My career: Clive Williams

12th January 2011

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Contaminated land specialist, Clive Williams, shares his experiences of a career in environment

Clive Williams, contaminated land specialist at Halcrow GroupClive Williams
Contaminated land specialist, Halcrow Group

Why did you become an environmental professional?

There was no work in mining when I graduated, so I took the first job that I could find. That might sound a little flippant but the reality of the downturn in the early 90s meant there was little or no work around in my chosen field (quarrying and mining) and I cast my net as wide as possible to take what there was.

What was your first environment job?

Research associate in the School of Environmental Sciences at the University of East Anglia.

How did you get the job?

I’m not sure. I had applied to do a PhD in hydrogeology, attended an interview for that and didn’t get it but they had some funding to undertake a pilot study for a short while and offered it to me.

How did you progress your environment career?

Hard work, and training, as well as never saying no to doing something new. My specialisation in contaminated land has seen a great deal of change and I cannot overstate the importance of keeping yourself up to date with changes in legislation, best practice and new ideas. Also, I got my start at Geraghty & Miller by being available to start at short notice.

What does your current role involve?

I am responsible for ensuring technical work is produced in accordance with best practice and consequently I spend much of my time reviewing reports and fielding queries from colleagues. The bulk of my work is in assessing risks from contamination and guiding development proposals through the planning system but I provide advice on reusing materials and general waste management as well, which requires knowledge of environmental regulations. I also prepare ground conditions and waste chapters for environmental impact assessments.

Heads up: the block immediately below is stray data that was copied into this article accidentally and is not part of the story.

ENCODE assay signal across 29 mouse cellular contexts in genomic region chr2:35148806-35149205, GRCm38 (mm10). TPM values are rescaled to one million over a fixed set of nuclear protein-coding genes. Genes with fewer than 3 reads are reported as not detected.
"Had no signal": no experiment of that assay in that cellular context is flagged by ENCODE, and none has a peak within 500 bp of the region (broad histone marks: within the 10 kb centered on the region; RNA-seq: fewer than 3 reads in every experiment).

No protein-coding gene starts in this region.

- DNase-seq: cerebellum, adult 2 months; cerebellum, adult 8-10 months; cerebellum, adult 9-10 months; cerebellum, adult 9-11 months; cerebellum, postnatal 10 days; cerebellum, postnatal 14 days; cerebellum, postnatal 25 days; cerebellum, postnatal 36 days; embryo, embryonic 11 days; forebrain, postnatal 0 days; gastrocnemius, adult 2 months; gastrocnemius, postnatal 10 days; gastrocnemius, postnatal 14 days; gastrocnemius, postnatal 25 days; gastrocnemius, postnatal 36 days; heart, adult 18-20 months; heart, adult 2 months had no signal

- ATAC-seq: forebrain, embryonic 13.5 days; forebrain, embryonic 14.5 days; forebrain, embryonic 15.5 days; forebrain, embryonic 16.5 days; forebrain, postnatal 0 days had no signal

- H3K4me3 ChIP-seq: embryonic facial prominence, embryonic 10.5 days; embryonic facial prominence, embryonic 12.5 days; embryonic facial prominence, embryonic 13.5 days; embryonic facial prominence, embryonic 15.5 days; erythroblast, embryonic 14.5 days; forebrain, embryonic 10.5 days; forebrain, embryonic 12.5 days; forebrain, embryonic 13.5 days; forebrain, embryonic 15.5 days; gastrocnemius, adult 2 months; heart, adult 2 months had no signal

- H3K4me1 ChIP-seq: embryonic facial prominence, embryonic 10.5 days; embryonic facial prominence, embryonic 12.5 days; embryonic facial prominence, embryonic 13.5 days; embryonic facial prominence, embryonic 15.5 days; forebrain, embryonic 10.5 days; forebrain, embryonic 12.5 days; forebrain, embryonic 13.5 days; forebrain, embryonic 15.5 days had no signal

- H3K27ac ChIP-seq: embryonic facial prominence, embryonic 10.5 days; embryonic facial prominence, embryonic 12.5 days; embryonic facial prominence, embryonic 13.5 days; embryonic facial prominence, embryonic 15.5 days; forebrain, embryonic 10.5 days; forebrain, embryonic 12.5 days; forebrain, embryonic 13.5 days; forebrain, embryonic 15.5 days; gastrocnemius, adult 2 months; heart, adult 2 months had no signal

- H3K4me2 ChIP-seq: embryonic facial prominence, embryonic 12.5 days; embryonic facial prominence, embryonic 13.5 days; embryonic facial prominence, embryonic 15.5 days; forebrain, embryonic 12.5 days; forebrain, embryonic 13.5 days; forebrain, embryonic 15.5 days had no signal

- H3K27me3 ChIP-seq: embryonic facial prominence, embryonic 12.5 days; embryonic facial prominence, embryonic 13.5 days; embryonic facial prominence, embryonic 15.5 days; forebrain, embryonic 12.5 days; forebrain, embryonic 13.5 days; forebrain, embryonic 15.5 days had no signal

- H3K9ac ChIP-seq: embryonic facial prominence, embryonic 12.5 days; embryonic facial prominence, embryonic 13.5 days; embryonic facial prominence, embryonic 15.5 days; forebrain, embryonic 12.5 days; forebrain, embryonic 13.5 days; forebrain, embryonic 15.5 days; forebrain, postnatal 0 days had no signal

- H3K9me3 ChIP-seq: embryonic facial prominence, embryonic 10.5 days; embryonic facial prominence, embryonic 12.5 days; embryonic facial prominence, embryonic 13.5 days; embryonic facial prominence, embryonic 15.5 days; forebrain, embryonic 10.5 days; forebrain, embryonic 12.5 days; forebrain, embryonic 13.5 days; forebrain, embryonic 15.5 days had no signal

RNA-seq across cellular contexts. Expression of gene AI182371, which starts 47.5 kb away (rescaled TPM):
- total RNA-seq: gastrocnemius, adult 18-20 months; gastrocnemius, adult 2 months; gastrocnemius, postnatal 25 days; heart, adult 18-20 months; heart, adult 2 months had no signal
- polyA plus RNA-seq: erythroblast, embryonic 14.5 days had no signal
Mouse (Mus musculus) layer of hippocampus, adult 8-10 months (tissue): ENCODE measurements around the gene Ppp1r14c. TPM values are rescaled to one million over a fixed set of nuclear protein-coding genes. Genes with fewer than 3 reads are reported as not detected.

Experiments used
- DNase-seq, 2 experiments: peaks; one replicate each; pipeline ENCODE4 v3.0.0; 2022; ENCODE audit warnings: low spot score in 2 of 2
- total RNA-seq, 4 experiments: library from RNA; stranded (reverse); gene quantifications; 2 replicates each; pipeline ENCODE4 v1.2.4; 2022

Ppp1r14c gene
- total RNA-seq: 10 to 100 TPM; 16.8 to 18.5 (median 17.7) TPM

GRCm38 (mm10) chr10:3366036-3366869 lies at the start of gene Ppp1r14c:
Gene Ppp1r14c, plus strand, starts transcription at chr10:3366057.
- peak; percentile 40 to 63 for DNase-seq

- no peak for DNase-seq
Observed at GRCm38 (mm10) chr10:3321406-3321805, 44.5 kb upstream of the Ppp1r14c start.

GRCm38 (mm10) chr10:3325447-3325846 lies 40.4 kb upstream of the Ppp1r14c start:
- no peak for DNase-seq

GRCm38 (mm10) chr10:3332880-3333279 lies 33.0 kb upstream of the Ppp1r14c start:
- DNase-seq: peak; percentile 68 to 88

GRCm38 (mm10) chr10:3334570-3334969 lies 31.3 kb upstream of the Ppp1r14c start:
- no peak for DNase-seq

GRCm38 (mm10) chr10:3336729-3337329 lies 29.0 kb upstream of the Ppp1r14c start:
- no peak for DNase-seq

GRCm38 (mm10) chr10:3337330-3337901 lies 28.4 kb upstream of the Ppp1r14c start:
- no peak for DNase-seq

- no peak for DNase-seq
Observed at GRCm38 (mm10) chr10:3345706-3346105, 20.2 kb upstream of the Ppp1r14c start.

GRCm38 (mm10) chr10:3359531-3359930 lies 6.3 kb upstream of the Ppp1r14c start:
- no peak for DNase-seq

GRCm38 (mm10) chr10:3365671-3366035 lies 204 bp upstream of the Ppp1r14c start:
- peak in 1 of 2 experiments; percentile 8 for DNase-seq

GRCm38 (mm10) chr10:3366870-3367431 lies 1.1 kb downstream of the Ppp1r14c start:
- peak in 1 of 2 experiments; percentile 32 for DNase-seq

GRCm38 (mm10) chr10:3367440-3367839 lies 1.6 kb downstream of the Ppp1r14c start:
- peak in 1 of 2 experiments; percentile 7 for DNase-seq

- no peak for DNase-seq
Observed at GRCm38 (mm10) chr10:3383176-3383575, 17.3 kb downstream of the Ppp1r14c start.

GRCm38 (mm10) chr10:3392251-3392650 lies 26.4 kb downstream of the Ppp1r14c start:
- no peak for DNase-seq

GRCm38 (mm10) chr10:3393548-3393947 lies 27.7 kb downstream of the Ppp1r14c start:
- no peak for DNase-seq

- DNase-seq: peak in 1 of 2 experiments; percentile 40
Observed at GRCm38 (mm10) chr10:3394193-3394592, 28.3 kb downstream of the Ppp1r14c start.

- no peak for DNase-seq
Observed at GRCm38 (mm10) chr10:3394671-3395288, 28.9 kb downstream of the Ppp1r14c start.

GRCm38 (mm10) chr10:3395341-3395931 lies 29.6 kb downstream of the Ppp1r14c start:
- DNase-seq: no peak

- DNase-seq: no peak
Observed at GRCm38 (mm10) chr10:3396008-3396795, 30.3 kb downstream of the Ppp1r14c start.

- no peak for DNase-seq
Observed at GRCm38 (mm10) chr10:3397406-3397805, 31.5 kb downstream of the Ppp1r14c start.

How has your role changed?

I have more of an overseeing role now with less fieldwork and site supervision, which is great in the winter. I tend to be reviewing reports prepared by others in the team and am asked to offer guidance and opinions. A particularly pleasing aspect of my job is mentoring colleagues through formal professional accreditations with bodies, such as IEMA or Halcrow’s internal Technical Excellence programme.

What’s the best and hardest part of your job?

I would say that resolving a problem is the most satisfying aspect of my work. Being thanked for doing so is even better. The hardest is explaining to non-specialists how human-health risk assessment works.

What was the last training course you attended and what did you bring back to your job?

Waste Code of Practice training day. It showed me how this new regime is going to change the way in which remediation and development projects will be managed and regulated in the future.

What is/are the most important skill(s) for your role and why?

Specifically an eye for detail to make sure all the data needed to make an assessment is there. Important skills include problem solving, flexibility and a sense of humour for when your boss sends you out to dip a borehole with half a metre of snow on the ground. Good communication is essential, particularly the ability to explain complex technical aspects of your job to non-specialists.

Where do you see the environment profession going?

I can see the environment profession maturing as the issues we deal with are given greater prominence in society. Standards and professional accreditation will improve and other areas of industry and commerce will see that involving environmental professionals in projects early will benefit them.

Where would like to be in five years’ time?

Still doing the job I’m doing, I enjoy it and that is important. In five years’ time the job will have evolved still further and will be very different to what I’m doing now.

What advice would you give to someone considering going into the environment profession?

The key is to remain flexible so that you can adapt to change. Also, maintain your development so that you stay abreast of new legislation, new processes and changes in best practice. And, in today’s economic climate, keep an open mind, perhaps taking a job that would otherwise not be your chosen field – you never know where a career is going to end up, as mine will perhaps testify.

Career file:


BSc, MSc, Chartered geologist, specialist in land condition, registered environmental auditor, Waste Code of Practice qualified person

1997 to now:

Contaminated land specialist, Halcrow Group


Hydrogeologist, Geraghty & Miller International


Research associate, University of East Anglia


Assisting geologist, Laporte Minerals


Assistant geologist, Steetley Quarry Product


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